Movie Review: Chauranga - A Tale of ‘Real India’

If you have resolved to watch intelligent sensible cinema then look no further, book your tickets for ‘Chauranga’.

2 min read

If you have resolved to watch some intelligent sensible cinema then look no further, book your tickets for <i>Chauranga</i>. (Screengrab from <i>Chauranga</i>’s <a href="">trailer</a>)

Light years away from the holiday homes of Karan Johar, Zoya Akhtar and Rohit Shetty, there exists a place called “Real India”. It is this India and its many social problems which take centre stage in Chauranga. Directed and written by Bikas Ranjan Mishra, it deals with the very sensitive issue of caste discrimination. There have been films with allegorical references to this social evil, but Bollywood generally likes to gloss over it. Having garnered rave reviews at many film festivals and winning the India Gold award at the Mumbai International Film Festival, Chauranga presents a slice of life that warrants our attention and admiration.

(Photo Courtesy: Facebook/<i><a href=";permPage=1">Chauranga</a></i>)
(Photo Courtesy: Facebook/Chauranga)

Caste, class and gender discrimination are at play as we meet two young boys in a village. The older of the two, Bajrangi is home from school and is beaten senseless by two men. The younger one (Santu) hits back and runs. This thread plays throughout the film. Characters are shown both as victims bound by social shackles as also registering their own personal silent victories every time they refuse to comply with fossilised norms. Tannishtha Chatterjee, who plays their mother, Dhaniya, works as a maid at the local strongman’s (Sanjay Suri) house and has the agency to at least decide who her sexual partner would be. Suri’s on-screen wife Nidhi (Arpita Chatterjee), though upper-class, is nothing but a mute sufferer at the hands of her husband. Dhaniya’s robustness is in stark contrast to Nidhi’s own defeatist approach to life. Mona (Ena Saha), her daughter, is further victimised on account of her gender while Santu who nurses a deep crush on Mona manages to live life on his terms.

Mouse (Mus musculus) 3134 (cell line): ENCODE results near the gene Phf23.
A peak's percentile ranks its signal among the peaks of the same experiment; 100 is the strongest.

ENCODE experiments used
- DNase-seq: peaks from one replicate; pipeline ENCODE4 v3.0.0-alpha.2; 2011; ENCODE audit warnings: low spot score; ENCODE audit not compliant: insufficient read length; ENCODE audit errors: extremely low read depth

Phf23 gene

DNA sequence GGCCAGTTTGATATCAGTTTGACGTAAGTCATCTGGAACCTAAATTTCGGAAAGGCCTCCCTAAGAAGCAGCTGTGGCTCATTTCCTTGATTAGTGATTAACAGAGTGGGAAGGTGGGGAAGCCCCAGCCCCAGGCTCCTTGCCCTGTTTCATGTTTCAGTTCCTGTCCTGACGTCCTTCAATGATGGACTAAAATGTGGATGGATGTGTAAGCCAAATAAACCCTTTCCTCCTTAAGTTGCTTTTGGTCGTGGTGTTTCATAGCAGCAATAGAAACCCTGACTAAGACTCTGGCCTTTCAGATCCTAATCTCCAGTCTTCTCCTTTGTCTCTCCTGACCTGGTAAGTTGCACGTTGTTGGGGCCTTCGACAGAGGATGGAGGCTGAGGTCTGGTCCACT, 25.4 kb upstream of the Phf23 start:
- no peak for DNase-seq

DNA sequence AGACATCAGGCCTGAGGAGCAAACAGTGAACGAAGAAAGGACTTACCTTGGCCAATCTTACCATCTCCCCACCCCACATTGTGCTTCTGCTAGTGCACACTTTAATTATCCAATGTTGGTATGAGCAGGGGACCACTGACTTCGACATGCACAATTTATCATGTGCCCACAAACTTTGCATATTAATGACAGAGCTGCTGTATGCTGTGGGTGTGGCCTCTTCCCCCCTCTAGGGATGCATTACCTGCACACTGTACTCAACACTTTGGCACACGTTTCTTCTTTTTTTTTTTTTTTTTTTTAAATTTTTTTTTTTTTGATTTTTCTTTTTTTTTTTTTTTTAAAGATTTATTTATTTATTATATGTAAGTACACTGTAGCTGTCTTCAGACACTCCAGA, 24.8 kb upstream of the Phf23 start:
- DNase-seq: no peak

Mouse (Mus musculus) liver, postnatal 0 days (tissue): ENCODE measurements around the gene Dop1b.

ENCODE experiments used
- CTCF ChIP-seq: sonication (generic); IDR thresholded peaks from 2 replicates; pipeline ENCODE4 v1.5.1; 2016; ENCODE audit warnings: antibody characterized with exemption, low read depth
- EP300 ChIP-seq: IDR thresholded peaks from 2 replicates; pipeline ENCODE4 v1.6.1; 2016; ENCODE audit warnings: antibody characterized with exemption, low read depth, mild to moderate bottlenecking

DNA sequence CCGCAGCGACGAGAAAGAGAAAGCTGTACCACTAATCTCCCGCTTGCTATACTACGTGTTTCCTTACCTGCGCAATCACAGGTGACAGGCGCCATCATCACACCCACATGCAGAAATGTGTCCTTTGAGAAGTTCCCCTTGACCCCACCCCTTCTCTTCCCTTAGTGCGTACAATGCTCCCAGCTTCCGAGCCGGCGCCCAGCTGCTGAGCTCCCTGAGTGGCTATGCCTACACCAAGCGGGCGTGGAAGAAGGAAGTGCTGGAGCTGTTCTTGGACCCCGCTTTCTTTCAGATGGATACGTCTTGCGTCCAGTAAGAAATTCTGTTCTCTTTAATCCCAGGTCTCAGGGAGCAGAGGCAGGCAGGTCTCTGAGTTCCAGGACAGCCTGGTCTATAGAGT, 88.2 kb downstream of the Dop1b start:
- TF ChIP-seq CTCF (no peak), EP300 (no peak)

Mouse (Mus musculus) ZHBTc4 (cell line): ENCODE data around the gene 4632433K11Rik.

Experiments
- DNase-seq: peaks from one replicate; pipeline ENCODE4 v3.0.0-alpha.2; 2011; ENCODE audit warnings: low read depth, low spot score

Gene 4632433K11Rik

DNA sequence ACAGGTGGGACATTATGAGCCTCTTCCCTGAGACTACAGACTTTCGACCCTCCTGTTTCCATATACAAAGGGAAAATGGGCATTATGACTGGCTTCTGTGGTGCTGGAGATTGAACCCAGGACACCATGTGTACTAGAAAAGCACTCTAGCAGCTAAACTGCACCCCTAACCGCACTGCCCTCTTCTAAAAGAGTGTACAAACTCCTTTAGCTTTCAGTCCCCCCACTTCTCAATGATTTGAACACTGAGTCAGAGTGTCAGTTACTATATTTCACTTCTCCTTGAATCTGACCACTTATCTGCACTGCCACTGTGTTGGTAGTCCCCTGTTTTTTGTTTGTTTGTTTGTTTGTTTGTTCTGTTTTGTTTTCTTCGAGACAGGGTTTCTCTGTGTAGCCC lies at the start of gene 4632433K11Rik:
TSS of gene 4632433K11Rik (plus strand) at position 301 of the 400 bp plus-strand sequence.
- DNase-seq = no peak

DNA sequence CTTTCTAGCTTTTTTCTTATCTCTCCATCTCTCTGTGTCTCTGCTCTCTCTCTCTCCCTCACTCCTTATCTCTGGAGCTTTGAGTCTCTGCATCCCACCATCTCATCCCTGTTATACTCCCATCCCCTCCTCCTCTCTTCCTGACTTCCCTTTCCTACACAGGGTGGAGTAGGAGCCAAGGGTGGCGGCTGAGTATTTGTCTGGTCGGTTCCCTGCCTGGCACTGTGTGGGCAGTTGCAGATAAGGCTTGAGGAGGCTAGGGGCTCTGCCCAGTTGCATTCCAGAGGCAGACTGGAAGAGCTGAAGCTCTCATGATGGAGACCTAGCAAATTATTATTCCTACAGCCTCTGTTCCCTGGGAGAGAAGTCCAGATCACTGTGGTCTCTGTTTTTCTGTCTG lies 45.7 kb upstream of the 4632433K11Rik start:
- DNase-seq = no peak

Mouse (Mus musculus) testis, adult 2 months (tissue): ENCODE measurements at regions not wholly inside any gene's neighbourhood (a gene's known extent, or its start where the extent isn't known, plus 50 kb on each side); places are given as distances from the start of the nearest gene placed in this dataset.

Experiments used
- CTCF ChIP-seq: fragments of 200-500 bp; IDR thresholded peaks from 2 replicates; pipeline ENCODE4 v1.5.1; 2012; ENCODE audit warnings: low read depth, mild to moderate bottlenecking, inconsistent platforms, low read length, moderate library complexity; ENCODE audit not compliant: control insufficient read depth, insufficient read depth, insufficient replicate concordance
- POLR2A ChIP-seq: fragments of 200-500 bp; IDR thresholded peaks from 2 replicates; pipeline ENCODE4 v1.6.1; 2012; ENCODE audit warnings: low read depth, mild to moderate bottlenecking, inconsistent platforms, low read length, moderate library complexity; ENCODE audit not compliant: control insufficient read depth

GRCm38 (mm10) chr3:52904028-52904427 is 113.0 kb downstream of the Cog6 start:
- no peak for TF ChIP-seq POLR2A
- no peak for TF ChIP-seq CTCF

(Photo Courtesy: Facebook/<i><a href=";permPage=1">Chauranga</a></i>)
(Photo Courtesy: Facebook/Chauranga)

Very layered and unflinching in its pursuit to discover the various caste and gender paradigms at play, Chauranga is rich in its subtle symbolism and brilliantly executed performances. Riddhi Sen and Soham Maitra as brothers, with their mutual protectiveness, are very endearing. The foreboding tone that helps Bikas Mishra create some memorable cinematic experiences would have fallen flat had it not been for seasoned actors like Tannishtha Chatterjee and Dhritiman Chatterjee. Sanjay Suri seems to be the weaker link as he looks too suave and polished to be village strongman, but considering he along with Onir are the producers of this film, we could choose to be more forgiving!

All in all, Chauranga is highly engaging and in this new year, if you have resolved to watch some intelligent sensible cinema then look no further.

I give it 4 QUINTS OUT OF 5. All those who love Rohit Shetty brand of filmmaking and his jumping jack cars, beware, this might not be for you.

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